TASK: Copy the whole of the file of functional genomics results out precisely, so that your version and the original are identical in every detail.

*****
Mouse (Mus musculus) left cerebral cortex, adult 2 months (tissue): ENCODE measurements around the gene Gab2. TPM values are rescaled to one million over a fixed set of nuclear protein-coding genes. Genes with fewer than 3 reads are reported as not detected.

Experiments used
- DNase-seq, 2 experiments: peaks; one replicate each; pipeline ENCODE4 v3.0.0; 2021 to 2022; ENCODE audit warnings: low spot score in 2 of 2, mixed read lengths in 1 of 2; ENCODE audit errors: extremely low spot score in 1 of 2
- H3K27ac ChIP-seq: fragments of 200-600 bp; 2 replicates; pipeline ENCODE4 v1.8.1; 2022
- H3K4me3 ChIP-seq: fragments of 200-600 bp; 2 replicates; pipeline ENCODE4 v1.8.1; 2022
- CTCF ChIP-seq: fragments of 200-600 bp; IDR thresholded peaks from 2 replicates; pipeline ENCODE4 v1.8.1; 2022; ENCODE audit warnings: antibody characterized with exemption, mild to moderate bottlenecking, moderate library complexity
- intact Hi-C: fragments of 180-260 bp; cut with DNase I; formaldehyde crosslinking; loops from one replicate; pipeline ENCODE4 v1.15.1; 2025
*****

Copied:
Mouse (Mus musculus) left cerebral cortex, adult 2 months (tissue): ENCODE measurements around the gene Gab2. TPM values are rescaled to one million over a fixed set of nuclear protein-coding genes. Genes with fewer than 3 reads are reported as not detected.

Experiments used
- DNase-seq, 2 experiments: peaks; one replicate each; pipeline ENCODE4 v3.0.0; 2021 to 2022; ENCODE audit warnings: low spot score in 2 of 2, mixed read lengths in 1 of 2; ENCODE audit errors: extremely low spot score in 1 of 2
- H3K27ac ChIP-seq: fragments of 200-600 bp; 2 replicates; pipeline ENCODE4 v1.8.1; 2022
- H3K4me3 ChIP-seq: fragments of 200-600 bp; 2 replicates; pipeline ENCODE4 v1.8.1; 2022
- CTCF ChIP-seq: fragments of 200-600 bp; IDR thresholded peaks from 2 replicates; pipeline ENCODE4 v1.8.1; 2022; ENCODE audit warnings: antibody characterized with exemption, mild to moderate bottlenecking, moderate library complexity
- intact Hi-C: fragments of 180-260 bp; cut with DNase I; formaldehyde crosslinking; loops from one replicate; pipeline ENCODE4 v1.15.1; 2025